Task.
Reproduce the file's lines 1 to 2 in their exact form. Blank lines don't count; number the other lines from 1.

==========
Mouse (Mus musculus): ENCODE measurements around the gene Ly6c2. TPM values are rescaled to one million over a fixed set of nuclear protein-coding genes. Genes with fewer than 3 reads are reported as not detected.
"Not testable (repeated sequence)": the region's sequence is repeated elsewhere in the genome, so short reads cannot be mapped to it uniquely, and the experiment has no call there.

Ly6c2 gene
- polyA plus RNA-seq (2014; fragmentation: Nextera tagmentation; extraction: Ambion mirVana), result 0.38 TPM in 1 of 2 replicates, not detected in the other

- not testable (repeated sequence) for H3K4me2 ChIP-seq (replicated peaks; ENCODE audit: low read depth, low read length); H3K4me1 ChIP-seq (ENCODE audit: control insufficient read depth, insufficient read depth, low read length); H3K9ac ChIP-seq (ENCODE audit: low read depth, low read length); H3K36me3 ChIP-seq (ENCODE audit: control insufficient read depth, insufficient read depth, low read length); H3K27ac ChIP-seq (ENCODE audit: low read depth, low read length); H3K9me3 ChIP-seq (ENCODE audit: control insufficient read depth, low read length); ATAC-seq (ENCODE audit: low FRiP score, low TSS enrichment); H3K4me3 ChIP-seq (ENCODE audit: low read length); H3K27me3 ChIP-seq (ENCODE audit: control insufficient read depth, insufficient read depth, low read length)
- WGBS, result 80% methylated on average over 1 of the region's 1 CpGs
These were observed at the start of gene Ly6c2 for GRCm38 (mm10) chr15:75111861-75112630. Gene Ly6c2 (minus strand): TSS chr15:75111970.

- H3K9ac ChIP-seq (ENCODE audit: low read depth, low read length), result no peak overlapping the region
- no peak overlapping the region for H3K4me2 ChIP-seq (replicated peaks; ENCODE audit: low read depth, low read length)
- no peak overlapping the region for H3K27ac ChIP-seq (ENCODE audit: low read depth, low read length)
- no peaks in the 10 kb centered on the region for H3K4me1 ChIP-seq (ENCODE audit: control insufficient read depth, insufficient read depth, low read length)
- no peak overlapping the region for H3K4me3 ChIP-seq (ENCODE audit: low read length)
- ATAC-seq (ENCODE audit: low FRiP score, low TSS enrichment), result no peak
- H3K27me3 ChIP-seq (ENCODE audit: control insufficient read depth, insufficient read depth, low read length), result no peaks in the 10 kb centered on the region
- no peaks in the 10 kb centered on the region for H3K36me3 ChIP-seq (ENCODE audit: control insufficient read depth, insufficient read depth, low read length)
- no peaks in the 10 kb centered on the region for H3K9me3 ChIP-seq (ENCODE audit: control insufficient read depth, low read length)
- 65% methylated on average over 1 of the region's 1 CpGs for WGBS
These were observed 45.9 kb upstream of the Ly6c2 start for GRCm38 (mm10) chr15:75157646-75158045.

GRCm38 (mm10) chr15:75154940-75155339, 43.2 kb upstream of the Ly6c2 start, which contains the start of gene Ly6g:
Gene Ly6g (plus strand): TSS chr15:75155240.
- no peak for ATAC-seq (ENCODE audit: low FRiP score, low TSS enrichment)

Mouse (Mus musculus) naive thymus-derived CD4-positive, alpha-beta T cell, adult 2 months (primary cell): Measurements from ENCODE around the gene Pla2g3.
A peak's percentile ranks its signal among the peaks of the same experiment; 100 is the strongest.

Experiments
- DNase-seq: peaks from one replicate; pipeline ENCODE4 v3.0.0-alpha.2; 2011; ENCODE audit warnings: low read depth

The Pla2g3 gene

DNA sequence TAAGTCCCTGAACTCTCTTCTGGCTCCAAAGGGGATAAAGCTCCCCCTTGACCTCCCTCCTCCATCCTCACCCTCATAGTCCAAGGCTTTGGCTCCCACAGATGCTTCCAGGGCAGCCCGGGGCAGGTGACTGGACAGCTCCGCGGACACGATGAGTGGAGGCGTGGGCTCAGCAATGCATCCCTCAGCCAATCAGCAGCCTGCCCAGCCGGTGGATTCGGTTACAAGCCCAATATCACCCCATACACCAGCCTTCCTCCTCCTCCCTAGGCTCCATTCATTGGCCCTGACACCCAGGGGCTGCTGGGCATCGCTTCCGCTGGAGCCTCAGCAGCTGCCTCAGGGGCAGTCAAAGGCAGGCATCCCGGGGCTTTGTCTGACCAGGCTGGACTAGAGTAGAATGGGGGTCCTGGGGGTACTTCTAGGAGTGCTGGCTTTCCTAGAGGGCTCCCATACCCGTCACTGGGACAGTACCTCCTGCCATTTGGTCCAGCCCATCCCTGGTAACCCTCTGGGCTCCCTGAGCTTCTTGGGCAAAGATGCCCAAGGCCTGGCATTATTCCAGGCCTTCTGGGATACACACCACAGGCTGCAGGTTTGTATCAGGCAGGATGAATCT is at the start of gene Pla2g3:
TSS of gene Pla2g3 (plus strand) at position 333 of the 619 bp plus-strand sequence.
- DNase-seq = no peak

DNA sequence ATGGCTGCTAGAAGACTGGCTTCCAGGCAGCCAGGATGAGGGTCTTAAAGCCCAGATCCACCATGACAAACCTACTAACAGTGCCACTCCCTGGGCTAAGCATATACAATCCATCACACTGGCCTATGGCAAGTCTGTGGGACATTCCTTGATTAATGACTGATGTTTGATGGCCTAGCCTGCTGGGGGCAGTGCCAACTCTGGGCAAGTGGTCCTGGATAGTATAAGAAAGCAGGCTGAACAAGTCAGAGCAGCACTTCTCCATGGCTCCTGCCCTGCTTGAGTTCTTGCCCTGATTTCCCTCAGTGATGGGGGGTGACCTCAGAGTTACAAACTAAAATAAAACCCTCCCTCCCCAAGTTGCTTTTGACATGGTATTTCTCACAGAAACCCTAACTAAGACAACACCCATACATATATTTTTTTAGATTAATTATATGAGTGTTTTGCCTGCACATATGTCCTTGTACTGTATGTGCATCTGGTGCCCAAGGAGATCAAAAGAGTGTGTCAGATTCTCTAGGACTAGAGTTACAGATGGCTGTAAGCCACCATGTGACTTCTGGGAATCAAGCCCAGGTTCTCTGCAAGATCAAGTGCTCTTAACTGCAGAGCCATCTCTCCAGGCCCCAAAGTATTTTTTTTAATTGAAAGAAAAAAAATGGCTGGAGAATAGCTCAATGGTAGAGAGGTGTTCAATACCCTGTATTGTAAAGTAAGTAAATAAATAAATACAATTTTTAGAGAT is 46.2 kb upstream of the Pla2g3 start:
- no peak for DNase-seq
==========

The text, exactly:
Mouse (Mus musculus): ENCODE measurements around the gene Ly6c2. TPM values are rescaled to one million over a fixed set of nuclear protein-coding genes. Genes with fewer than 3 reads are reported as not detected.
"Not testable (repeated sequence)": the region's sequence is repeated elsewhere in the genome, so short reads cannot be mapped to it uniquely, and the experiment has no call there.